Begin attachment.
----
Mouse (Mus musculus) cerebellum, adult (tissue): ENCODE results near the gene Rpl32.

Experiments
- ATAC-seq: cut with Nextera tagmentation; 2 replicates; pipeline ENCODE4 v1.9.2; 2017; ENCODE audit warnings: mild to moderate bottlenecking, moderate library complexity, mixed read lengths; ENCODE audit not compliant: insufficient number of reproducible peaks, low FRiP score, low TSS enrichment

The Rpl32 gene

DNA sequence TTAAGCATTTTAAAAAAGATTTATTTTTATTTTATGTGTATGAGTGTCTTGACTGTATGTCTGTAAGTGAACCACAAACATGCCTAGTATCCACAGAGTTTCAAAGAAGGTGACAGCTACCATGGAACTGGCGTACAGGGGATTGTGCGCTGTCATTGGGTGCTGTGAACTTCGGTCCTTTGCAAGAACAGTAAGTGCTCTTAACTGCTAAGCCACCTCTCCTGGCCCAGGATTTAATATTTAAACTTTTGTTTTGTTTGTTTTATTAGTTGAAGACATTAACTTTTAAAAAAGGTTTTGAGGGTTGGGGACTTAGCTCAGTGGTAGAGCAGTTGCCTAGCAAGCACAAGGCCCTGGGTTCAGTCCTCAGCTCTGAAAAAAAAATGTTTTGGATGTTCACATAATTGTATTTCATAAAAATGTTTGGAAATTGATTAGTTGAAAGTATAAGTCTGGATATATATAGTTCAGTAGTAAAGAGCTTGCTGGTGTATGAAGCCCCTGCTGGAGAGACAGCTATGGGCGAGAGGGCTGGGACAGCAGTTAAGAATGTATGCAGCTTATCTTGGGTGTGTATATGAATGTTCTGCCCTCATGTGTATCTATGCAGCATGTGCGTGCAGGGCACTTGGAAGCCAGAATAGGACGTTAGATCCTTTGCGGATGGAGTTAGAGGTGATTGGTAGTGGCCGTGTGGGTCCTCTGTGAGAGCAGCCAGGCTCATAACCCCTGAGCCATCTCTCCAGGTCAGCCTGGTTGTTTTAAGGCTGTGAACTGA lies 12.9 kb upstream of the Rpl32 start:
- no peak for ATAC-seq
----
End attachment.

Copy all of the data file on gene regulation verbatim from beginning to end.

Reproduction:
Mouse (Mus musculus) cerebellum, adult (tissue): ENCODE results near the gene Rpl32.

Experiments
- ATAC-seq: cut with Nextera tagmentation; 2 replicates; pipeline ENCODE4 v1.9.2; 2017; ENCODE audit warnings: mild to moderate bottlenecking, moderate library complexity, mixed read lengths; ENCODE audit not compliant: insufficient number of reproducible peaks, low FRiP score, low TSS enrichment

The Rpl32 gene

DNA sequence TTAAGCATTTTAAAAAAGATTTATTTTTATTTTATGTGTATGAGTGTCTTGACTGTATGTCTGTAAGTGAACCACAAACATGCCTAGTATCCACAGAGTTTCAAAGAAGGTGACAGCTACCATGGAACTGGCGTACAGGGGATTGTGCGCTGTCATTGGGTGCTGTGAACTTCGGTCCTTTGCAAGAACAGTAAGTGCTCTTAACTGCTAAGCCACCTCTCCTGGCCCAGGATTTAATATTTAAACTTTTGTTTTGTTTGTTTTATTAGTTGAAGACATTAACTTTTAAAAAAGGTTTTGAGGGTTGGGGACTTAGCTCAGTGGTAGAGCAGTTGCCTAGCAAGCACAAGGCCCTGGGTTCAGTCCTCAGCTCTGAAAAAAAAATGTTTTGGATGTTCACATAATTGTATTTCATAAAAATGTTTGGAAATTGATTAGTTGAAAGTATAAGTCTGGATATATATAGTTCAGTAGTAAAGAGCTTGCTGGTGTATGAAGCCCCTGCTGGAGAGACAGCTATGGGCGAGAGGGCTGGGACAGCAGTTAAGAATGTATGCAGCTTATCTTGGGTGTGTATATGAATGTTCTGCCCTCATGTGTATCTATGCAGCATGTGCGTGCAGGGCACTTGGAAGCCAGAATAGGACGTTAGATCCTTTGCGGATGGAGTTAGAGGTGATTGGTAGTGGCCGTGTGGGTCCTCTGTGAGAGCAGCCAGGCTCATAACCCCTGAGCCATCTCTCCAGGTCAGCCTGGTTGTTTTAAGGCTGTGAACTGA lies 12.9 kb upstream of the Rpl32 start:
- no peak for ATAC-seq